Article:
Chinese property investors raise stake in American real estate
California, Texas, Florida and Illinois are the biggest markets for Chinese buyers in the US.
Mainland Chinese buyers’ fascination with American property continues unabated, with each family spending an average of US$529,943 per property, according to a report by Savills. The report was based on data from the US National Association of Realtors.
Based on sales reported by member agents, homebuyers from China acquired 40,572 residential units in the United States in the 12 months to March 31, up from 29,195 units in the previous 12 months. This equated to US$31.7 billion in sales, up 16.1 per cent year-on-year. Chinese buyers remain the biggest foreign investor group, accounting for 14 per cent of all sales to international buyers, and 26.6 per cent of the total spend.
According to the data, the four biggest markets they’ve bought in are California (37 per cent), Texas (11 per cent), Florida (8 per cent), and Illinois (7 per cent). New York accounted for only 4 per cent. The majority were acquiring properties for self use, in suburban locations, detached houses and “all paying cash”.
Chinese nationals , as a demographic, “are, generally speaking, underinvested globally,” Savills says, as they have only started investing in large numbers in the past decade.
“However, given their recent numbers and speed at which a decision can be made and a trend established or changed, they can sometimes be perceived as having a destabilising impact on local property markets,” the report says.
Savills says that Chinese individuals invest in overseas properties for any number of reasons, depending on their individual socioeconomic background. “But the justifications tend to be not too dissimilar to individuals from other countries,” says James Macdonald, head of Savills China Research.
For high-net-worth individuals, this may be diversifying investment holdings, buying a holiday home, or owning a second home in a country with which they have either business dealings or a child studying at school or university.
“For middle income households and white collar workers, the purchase of a property might be a stage in the immigration process looking to establish a new home in an overseas country which might offer better job prospects, a different lifestyle or provide access to a better environment, health care or education,” Macdonald says.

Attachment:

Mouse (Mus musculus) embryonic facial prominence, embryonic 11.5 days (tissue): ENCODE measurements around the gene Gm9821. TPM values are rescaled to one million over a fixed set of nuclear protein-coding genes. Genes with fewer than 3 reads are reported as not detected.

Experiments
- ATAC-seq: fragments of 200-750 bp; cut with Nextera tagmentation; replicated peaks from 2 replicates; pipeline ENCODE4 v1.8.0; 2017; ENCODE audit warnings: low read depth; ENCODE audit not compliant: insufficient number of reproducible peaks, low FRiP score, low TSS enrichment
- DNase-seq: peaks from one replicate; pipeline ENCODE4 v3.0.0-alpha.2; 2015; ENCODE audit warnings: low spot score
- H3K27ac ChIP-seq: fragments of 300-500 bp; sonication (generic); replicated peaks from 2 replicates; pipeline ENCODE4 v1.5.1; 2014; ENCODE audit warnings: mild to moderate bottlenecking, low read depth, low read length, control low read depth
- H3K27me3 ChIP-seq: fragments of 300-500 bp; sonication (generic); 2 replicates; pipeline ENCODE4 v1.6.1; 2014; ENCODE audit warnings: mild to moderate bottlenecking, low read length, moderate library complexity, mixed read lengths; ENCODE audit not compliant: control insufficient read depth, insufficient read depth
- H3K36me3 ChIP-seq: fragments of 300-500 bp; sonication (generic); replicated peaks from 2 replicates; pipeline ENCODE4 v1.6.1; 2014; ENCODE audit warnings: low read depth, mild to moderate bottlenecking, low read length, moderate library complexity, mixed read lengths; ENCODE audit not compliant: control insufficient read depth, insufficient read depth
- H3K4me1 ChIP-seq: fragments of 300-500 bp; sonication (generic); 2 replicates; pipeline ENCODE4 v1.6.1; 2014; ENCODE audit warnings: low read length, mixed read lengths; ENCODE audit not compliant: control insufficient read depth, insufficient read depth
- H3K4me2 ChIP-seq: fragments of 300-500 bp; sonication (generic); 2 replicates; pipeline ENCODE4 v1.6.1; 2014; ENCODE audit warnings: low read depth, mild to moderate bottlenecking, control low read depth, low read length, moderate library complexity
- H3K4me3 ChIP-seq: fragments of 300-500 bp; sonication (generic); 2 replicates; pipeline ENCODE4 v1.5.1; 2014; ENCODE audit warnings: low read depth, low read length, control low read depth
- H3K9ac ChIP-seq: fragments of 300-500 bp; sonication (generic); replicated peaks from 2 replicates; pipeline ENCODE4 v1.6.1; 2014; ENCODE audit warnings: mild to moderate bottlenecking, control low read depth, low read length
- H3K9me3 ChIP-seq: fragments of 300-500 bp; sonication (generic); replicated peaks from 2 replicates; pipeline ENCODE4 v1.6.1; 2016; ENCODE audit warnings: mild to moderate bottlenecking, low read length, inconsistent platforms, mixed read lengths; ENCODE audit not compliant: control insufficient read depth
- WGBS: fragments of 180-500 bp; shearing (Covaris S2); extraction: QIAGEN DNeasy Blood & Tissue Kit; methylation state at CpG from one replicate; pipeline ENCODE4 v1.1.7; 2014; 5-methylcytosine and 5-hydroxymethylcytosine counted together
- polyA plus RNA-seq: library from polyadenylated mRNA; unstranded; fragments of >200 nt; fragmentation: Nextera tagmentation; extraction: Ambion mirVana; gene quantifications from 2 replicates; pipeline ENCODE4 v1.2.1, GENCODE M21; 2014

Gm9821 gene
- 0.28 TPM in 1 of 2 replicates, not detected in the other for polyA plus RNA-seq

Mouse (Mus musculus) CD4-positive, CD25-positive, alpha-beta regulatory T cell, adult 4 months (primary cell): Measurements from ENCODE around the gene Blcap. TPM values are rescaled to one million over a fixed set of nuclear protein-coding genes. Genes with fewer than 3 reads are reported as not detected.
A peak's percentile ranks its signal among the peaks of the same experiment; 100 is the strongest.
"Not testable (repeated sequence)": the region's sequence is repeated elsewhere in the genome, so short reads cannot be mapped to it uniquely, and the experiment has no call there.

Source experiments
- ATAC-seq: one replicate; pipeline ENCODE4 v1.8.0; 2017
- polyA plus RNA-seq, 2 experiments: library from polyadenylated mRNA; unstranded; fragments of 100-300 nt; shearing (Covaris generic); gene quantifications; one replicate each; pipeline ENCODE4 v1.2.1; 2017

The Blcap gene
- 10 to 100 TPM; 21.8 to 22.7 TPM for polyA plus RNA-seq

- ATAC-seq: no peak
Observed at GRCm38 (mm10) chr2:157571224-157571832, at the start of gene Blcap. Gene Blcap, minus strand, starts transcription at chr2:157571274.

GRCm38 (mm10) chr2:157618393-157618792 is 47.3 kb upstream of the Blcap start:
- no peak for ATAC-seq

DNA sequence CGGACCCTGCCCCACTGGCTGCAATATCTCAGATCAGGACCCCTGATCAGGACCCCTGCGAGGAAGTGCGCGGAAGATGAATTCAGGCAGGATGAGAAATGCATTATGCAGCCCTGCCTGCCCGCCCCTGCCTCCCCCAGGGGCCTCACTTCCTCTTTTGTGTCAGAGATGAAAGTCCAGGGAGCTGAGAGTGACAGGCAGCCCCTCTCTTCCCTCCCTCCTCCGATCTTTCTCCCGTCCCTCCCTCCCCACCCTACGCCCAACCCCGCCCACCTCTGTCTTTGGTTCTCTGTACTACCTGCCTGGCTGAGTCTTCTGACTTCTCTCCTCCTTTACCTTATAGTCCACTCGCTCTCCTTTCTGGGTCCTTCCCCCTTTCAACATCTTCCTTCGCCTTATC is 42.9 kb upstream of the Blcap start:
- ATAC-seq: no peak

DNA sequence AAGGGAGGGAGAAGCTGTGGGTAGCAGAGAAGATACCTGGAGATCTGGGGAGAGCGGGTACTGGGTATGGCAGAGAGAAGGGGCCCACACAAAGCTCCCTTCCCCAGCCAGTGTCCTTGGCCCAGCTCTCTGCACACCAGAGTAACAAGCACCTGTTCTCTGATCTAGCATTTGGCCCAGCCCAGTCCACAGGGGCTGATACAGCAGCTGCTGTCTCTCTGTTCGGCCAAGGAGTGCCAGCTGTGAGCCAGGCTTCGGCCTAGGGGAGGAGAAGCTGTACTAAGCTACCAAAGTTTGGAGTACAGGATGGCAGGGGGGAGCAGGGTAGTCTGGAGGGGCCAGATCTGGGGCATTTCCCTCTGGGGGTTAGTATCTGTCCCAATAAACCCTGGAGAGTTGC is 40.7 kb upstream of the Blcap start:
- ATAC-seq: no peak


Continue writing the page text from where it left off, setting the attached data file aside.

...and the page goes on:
So is a proposal to curb legal immigration to the US by half and impose a merit-based system, giving preference to English-speaking immigrants who demonstrate job skills and curtailing the traditional pipeline that rewarded extended family ties, causing any concern?
Jay Xiao, Shanghai general manager at East West Property, concedes that it’s on their minds – especially for parents of student children in the US facing the prospect of being excluded.
“Currently, parents can choose where to live, in China or in the US with their child, after their child applies for a Green Card for them,” Xiao explains. “They may now have to stay in China.”
However, she adds that the ability to get a 10 year visa “may be sufficient for some parents to visit their student child on a regular basis”.
On the other hand, the proposed merit-based assessment for applicants may be an incentive for talented Chinese students to study, work and immigrate to the US. “Chinese students [similar to Indians] are mostly focused on maths, engineering and accounting – degrees that are easier to find a job for in the US,” Xiao says. “So a merit-based assessment could be favourable for them.”
Savills believes there is still significant demand among Chinese buyers wanting homes in America. “This is especially true given the recent rises in local real estate markets which have made overseas investment opportunities look more affordable.”
Recent analysis of the Savills Executive Unit residential costs indicate that while markets such as Shenzhen have grown by 923 per cent over the past 11 years, mature US markets such as New York have only increased by 75 per cent.
“Analysis also reveals that rental yields in China tend to be significantly lower than cities in the US: while Shanghai may have a yield of 1.5 per cent, New York might be closer to 4.4 per cent,” Macdonald says. “This not only makes it more appealing for an investor looking to secure a constant stream of income, but would also mean the value proposition of buying is much higher than renting especially if mortgage rates are low.”
Although expecting that the volume of purchases could abate slightly in 2017, Savills foresees sustained buyer demand over the coming years “as Chinese individuals and businesses continue to become an integral part of the global community”.
Xiao agrees. While many perceive that it’s all becoming too troublesome, “the most fundamental driving force for Chinese investing in the US is the fact that the US is considered to be the strongest country, economy and education in the world and this may not be changed within the next generation”.